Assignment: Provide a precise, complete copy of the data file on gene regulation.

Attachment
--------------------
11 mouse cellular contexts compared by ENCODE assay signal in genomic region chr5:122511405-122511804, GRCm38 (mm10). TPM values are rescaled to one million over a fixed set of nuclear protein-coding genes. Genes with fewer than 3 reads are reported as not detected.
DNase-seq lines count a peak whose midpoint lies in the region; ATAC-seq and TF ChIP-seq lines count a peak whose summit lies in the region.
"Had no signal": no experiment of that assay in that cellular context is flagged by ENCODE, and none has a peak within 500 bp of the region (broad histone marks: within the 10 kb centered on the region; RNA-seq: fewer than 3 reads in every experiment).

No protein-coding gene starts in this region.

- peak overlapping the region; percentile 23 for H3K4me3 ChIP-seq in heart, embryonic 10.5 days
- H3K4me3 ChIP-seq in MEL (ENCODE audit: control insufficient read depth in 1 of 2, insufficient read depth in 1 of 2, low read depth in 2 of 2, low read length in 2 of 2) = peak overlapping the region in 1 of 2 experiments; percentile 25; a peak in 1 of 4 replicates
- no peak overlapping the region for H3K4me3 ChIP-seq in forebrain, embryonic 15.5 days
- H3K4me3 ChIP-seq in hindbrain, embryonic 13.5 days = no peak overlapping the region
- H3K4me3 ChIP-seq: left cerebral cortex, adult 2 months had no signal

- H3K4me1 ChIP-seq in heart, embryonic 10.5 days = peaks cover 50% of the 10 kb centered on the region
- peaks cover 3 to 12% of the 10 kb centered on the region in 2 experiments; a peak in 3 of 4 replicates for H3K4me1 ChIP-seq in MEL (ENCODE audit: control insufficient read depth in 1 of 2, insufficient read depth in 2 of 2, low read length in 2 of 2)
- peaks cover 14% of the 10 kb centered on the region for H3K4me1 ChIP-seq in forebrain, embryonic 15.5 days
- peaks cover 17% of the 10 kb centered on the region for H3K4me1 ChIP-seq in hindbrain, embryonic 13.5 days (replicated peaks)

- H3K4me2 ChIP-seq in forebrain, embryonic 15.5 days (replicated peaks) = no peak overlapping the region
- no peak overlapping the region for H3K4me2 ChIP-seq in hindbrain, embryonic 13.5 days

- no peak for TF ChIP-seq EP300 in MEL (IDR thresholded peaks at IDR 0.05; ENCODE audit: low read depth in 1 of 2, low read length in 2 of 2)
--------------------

11 mouse cellular contexts compared by ENCODE assay signal in genomic region chr5:122511405-122511804, GRCm38 (mm10). TPM values are rescaled to one million over a fixed set of nuclear protein-coding genes. Genes with fewer than 3 reads are reported as not detected.
DNase-seq lines count a peak whose midpoint lies in the region; ATAC-seq and TF ChIP-seq lines count a peak whose summit lies in the region.
"Had no signal": no experiment of that assay in that cellular context is flagged by ENCODE, and none has a peak within 500 bp of the region (broad histone marks: within the 10 kb centered on the region; RNA-seq: fewer than 3 reads in every experiment).

No protein-coding gene starts in this region.

- peak overlapping the region; percentile 23 for H3K4me3 ChIP-seq in heart, embryonic 10.5 days
- H3K4me3 ChIP-seq in MEL (ENCODE audit: control insufficient read depth in 1 of 2, insufficient read depth in 1 of 2, low read depth in 2 of 2, low read length in 2 of 2) = peak overlapping the region in 1 of 2 experiments; percentile 25; a peak in 1 of 4 replicates
- no peak overlapping the region for H3K4me3 ChIP-seq in forebrain, embryonic 15.5 days
- H3K4me3 ChIP-seq in hindbrain, embryonic 13.5 days = no peak overlapping the region
- H3K4me3 ChIP-seq: left cerebral cortex, adult 2 months had no signal

- H3K4me1 ChIP-seq in heart, embryonic 10.5 days = peaks cover 50% of the 10 kb centered on the region
- peaks cover 3 to 12% of the 10 kb centered on the region in 2 experiments; a peak in 3 of 4 replicates for H3K4me1 ChIP-seq in MEL (ENCODE audit: control insufficient read depth in 1 of 2, insufficient read depth in 2 of 2, low read length in 2 of 2)
- peaks cover 14% of the 10 kb centered on the region for H3K4me1 ChIP-seq in forebrain, embryonic 15.5 days
- peaks cover 17% of the 10 kb centered on the region for H3K4me1 ChIP-seq in hindbrain, embryonic 13.5 days (replicated peaks)

- H3K4me2 ChIP-seq in forebrain, embryonic 15.5 days (replicated peaks) = no peak overlapping the region
- no peak overlapping the region for H3K4me2 ChIP-seq in hindbrain, embryonic 13.5 days

- no peak for TF ChIP-seq EP300 in MEL (IDR thresholded peaks at IDR 0.05; ENCODE audit: low read depth in 1 of 2, low read length in 2 of 2)